The aim of this blog is to inspect the premises, assumptions and evidence (if any) which led to the formation of ideas that are now repeated everywhere.

After a century in which the ‘usual story’ has got us no-where in efforts to read the pictorial or the written text, it’s time to see just where the study went wrong – what is believed that deserves no credence? What began as a vague idea and was hardened into dogma by no more than repetition?  How much represents conclusions reached from solid evidence?

How much of what is said by modern ‘Voyncheros’ is a product of their own effort and which is just repeating ideas untested for a hundred years.

How much of what everyone (including the holding library) describes as “what we know” isn’t “what we know” but a long-ago speculation?

Posts to the blog look at those ‘Voynich doctrines’ in turn, tracing each it to its roots, how it came to be disseminated and includes a list of initial readings for anyone wanting to look at the topic afresh.

The ‘skies above’ series of posts is one exception. There, I didn’t feel it would be honest not to include something of my own work but as a rule (as with the last of the ‘Green stars’ series, any discussion of my own work is brief.

This isn’t about persuading readers of my own views, but about opening up the study to new approaches, without the need to believe older, unproven notions about the manuscript, still maintained by the traditionalist* theory.

*The traditionalist theory might be defined as  ‘its-a-zodiac-and-zodiac-means-astrology’.

2 thoughts on “About

  1. Ms. O’Donovan, my name is Dave Ladley, and I’m a small town family physician from the northeastern US and longtime lurker of all things Voynich. I recently started posting at Voynich.ninja under the username RenegadeHealer. I wanted to introduce myself to you over at the Ninja after reading a lot of your posts, and thinking that you add a valuable perspective to the discussion. But it soon became clear to me that you are no longer active in that community. I just wanted to say that I respect the way you remind all of us of the importance of adhering to the scientific and historical methods. Ditto to your courage to call out breaches of intellectual ethics and unkindness in scholarly debate. It’s a bit of a chicken and egg problem: which came first, the flaky reputation of the field of study, or the attraction of flakes to it?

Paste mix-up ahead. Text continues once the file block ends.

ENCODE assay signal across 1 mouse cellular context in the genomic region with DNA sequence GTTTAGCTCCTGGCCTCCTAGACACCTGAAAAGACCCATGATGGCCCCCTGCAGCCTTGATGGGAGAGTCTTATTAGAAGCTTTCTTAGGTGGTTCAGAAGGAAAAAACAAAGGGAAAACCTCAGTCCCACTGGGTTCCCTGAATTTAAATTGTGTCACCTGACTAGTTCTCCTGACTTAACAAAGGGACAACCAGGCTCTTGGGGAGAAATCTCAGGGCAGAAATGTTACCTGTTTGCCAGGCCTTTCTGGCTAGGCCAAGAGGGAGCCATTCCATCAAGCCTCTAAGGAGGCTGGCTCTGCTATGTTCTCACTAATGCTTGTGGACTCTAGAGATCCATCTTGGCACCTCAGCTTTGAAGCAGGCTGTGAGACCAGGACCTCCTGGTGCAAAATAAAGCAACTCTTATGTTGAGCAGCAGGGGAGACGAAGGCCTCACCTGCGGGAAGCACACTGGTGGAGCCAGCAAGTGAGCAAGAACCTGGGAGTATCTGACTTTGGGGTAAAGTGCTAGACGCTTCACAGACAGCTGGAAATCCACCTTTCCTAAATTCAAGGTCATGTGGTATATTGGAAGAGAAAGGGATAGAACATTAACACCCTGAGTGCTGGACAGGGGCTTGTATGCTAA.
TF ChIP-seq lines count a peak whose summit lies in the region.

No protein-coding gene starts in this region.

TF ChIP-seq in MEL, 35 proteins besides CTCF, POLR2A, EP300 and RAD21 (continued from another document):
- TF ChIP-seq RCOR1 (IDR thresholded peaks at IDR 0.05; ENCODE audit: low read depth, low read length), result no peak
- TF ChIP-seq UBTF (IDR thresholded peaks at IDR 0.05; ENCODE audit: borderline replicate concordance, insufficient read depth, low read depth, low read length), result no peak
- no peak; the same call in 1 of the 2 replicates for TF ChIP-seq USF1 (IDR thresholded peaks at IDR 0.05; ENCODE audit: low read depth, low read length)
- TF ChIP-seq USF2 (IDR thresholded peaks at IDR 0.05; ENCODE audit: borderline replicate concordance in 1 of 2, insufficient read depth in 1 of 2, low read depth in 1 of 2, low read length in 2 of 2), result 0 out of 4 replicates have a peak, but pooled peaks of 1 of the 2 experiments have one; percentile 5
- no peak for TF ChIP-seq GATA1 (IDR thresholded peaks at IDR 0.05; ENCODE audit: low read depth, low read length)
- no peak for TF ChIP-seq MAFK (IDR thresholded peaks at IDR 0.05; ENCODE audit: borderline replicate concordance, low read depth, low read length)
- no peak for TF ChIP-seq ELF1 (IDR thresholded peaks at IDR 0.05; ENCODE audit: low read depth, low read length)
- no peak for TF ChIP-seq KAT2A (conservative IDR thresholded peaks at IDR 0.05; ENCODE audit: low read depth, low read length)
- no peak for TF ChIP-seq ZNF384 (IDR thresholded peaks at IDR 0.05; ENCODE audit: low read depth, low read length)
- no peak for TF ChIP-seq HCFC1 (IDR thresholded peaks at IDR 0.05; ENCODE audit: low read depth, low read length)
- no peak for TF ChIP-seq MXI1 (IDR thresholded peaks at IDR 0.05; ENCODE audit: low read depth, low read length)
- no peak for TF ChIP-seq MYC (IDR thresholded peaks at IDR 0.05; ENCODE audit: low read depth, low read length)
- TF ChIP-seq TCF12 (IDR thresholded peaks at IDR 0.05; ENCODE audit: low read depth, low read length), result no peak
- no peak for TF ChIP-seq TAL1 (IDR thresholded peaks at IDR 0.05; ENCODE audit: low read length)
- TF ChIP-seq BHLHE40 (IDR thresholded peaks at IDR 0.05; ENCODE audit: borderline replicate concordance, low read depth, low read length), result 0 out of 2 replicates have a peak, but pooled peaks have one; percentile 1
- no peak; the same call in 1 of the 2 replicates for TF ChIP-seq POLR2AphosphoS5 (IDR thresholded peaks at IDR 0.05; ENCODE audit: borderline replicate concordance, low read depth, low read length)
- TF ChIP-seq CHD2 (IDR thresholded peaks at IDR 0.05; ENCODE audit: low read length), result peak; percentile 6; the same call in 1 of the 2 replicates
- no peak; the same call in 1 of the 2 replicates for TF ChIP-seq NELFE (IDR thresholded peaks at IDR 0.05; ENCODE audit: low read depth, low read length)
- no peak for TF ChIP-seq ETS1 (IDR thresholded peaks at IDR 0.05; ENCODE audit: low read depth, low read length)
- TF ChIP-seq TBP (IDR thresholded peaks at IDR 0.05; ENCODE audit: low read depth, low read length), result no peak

I’ve spent a good bit of my life on the margins and the fringes, and in my experience they have two kinds of local inhabitants: 1) Harmless weirdos, and 2) Toxic people whose weirdness includes a lack of empathy. Teddy Roosevelt’s advice about “walk softly and carry a big stick” applies here: Be openminded and accepting of others’ weirdness, but don’t leave yourself open to exploitation, and draw a firm line at any unkind behavior. I first picked up on this theme reading the Chinese classic “Outlaws of the Marsh” and seeing strong thematic parallels to American movies set in the Old West, as well as my own experiences with scenes far removed from mainstream society.

    I find the expertise of many of the quality contributors to Voynich scholarship awe-inspiring and humbling. I’m a very verbal thinker and a lifelong language and linguistics buff, so the text of the VMS is my main area of interest, in addition to the overall mystery. I realized the other day that if I found the solution to the VMS’s text, and had my name attached to this accomplishment, most of my soundbytes to the media would just be thanking the many past and contemporary researchers whose shoulders I stood on to reach that prize. Because to me, it’s not about the glory of solving it. It’s about bonding with other people, across the world, over a true treasure hunt which is in many ways a microcosm of the Human Condition.


    1. David, Thanks for the comment and encouraging words. I hope you will enjoy taking part in Voynich discussions online.
      PS – if you must use a title, ‘Dr’ is the one, but as a Quaker I prefer not to use titles unless it’s quite unavoidable – so just ‘Diane’.


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